double/float questions

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Up til now I have not used double or float.

I wonder what the difference is between the two...
In the manual it states somewhere that both are 32bit I would have expected that they would have different lengths for different maximum alowed numbers.....

Also I would like to know if I can use sprintf function to convert the value to a string and thus being able to show the data on a LCD.

regards

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Strangely enough when it says that double and float are the same, it means what it says.

So you call regular (which have double arguments) the same as if you had 64-bit doubles.

Just remember that you will have a poorer precision. Not that this often causes any problems.

If you want to do GPS calculations you need to apply some care. Judicious use of fixed point arithmetic for some calculations and then return to regular floats.

David.

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There is a slight difference. While the code will be identical whether you use "float" or "double" on the AVR if you ported the same source to a GCC architecture that had 64 bit doubles (like x86) then the "double" code would undoubtedly be more accurate than the "float" code.

Also if 64-bit IEEE754 "double" is ever added to the AVR compiler then the same distinction would be seen. This might be seen as a bonus or it might break existing code if you were reliant on the results that the more limited 32 bit was producing - you might even have added in your own routines (rounding etc) on the basis that there were just 8.5 digits of accuracy.

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Thanks on the double float part....
I indeed intend to use it to do GPS math.

so for possible future accuacy I can better use the float instead of the double.....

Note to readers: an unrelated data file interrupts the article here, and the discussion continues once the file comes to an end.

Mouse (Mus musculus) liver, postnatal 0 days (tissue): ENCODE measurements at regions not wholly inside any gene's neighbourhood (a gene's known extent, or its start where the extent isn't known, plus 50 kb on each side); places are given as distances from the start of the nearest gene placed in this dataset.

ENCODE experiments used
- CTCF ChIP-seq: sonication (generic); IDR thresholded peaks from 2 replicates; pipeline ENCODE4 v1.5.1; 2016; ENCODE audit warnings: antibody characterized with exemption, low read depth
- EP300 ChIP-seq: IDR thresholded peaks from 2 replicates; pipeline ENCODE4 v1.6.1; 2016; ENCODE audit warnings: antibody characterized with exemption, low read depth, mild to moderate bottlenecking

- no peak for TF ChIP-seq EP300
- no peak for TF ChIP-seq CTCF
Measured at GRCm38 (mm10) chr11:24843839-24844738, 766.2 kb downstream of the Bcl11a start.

The only thing I'm now then still very interested in is if I can use sprintf to convert the float number to a string format and then forward this string to a display.

my intension is to have 2 coordinates and calculate the distance between them. My reference is google earth and first put out parts of the calculation and then hope to do inbetween results displaying to be able to check if my calculations are correct.

regards

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Yes. You can use sprintf() for formatting a string. Just make sure you link with the correct library.

If you do use the GPS strings, do the math in fixed-point. You will then get sufficient accuracy.

Regarding portability of code: if you use "#lf" in your format string, and cast the argument to a (double) it should work with any size or any compiler. Of course will ensure that any float arguments get cast to doubles anyway.

So one day, if you port your code to an ARM or avr-gcc gets 64-bit doubles everything will be fine.

David.

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Note that in this regard, avr-gcc is not standard compliant.
The C standards require more than 29 bits of precision for double.

"Demons after money.
Whatever happened to the still beating heart of a virgin?
No one has any standards anymore." -- Giles